Chipping Campden got its last name from the Saxon Camperdene, which denoted “valleys with fields” in the Domesday Book compiled by Britain’s first kings back in the eleventh century.  Chipping, which means market, was put before the valley appellation a couple hundred years later, as the city became increasingly popular as a market center of wooltraders.

In the fifteenth Century, St. James’ Church was transformed by these merchants into the architectural gem it is today.

The Market Hall was constructed after the Elizabethean era in 1627 by one Sir Baptist Hicks in order to accommodate the city’s traders.  Hicks, in addition to the Hall, constructed numerous almshouses and a mansion next door to St. James Church, of which only the gatehouses still survive.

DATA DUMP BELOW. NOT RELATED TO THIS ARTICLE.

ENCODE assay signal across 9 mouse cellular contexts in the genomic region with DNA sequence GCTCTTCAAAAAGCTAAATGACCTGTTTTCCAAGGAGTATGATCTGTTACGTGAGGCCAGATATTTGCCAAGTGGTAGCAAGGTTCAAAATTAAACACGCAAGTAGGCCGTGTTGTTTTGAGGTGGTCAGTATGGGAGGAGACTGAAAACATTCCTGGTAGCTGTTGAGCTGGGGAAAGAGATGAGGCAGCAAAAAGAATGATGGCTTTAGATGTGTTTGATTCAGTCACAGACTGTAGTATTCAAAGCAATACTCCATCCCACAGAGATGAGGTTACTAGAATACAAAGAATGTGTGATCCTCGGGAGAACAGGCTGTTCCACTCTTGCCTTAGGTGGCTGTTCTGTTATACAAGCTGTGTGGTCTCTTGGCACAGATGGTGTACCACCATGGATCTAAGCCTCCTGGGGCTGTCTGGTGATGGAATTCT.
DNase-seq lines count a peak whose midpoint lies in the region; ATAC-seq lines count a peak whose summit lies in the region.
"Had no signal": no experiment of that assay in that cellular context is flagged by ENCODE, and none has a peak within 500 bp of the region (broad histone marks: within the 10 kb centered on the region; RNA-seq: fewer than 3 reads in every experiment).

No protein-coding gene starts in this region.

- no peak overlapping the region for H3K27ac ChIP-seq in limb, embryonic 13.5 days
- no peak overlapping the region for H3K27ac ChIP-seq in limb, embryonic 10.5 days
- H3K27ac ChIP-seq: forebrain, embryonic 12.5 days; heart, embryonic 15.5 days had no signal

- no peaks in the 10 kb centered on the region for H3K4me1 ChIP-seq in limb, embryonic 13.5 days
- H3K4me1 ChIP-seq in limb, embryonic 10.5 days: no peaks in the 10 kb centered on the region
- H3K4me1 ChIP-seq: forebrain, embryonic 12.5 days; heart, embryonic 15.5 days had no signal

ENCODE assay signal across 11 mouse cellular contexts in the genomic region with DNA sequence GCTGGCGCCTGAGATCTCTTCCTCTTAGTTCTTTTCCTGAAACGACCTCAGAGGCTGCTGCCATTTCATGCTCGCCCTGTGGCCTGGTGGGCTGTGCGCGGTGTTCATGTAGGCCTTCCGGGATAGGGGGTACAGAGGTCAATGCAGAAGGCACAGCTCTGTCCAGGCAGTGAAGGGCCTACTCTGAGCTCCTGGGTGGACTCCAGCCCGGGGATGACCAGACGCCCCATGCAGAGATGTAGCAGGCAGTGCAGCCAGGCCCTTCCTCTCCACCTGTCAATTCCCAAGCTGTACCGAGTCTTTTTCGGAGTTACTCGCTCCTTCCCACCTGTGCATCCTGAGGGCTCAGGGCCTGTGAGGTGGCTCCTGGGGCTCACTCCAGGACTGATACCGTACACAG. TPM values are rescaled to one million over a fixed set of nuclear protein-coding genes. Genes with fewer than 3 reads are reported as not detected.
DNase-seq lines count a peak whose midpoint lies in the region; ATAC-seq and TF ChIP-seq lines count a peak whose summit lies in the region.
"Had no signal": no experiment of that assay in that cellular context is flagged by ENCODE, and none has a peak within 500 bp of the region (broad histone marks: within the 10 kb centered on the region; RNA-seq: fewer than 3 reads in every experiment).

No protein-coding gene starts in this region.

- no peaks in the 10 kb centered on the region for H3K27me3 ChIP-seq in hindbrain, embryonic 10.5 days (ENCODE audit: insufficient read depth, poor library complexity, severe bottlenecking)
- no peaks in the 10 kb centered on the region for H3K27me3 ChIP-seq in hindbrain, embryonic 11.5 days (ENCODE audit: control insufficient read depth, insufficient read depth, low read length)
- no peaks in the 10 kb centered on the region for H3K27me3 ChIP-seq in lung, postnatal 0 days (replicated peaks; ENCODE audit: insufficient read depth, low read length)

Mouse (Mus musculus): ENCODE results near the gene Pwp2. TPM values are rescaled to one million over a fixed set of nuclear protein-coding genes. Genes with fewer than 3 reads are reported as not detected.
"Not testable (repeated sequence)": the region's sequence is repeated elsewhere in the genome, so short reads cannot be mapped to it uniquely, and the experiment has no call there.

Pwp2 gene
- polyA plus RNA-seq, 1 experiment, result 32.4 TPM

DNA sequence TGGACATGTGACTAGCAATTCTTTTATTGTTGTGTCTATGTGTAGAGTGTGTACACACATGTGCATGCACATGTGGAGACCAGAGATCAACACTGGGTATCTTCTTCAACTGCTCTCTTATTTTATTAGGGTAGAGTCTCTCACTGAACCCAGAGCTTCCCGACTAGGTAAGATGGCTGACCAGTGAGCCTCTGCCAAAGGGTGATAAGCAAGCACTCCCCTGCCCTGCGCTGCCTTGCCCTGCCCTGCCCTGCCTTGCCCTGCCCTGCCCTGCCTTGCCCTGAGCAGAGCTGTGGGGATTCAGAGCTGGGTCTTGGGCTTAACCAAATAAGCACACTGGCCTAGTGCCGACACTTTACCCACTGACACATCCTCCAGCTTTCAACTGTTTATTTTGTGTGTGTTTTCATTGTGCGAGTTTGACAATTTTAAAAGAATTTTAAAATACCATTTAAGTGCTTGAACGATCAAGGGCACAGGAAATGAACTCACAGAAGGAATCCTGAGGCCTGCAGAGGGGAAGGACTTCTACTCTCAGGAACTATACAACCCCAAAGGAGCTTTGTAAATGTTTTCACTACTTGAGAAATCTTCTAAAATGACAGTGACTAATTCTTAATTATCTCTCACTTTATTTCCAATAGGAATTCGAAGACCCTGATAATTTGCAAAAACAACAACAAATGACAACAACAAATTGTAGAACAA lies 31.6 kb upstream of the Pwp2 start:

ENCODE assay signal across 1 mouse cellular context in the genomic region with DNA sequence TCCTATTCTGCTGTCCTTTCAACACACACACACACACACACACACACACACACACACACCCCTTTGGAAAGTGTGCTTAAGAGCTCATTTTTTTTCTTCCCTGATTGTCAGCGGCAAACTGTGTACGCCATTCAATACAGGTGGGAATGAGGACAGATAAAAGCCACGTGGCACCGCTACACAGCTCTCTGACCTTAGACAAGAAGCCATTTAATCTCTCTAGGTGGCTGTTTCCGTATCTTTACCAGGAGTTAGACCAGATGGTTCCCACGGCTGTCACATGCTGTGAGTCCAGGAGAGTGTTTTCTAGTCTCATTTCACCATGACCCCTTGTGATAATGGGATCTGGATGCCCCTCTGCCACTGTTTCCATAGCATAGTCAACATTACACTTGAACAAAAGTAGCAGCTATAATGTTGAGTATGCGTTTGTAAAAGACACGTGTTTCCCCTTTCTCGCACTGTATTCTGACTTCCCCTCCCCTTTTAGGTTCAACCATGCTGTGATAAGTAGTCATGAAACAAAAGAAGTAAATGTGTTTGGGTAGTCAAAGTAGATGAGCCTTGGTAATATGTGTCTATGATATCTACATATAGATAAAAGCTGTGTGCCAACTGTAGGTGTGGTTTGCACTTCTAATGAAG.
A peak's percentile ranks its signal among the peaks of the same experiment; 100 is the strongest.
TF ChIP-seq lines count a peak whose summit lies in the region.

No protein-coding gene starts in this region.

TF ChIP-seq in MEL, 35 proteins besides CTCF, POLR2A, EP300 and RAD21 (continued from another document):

By the early twentieth century, Chipping Campden had become a handicraft center and began to blossom as one of the country’s leading tourist towns.  Today much of its history is still visible, not only in its numerous monuments and attractions, but in the rustic nostalgia atmosphere that pervades in its streets and its shops.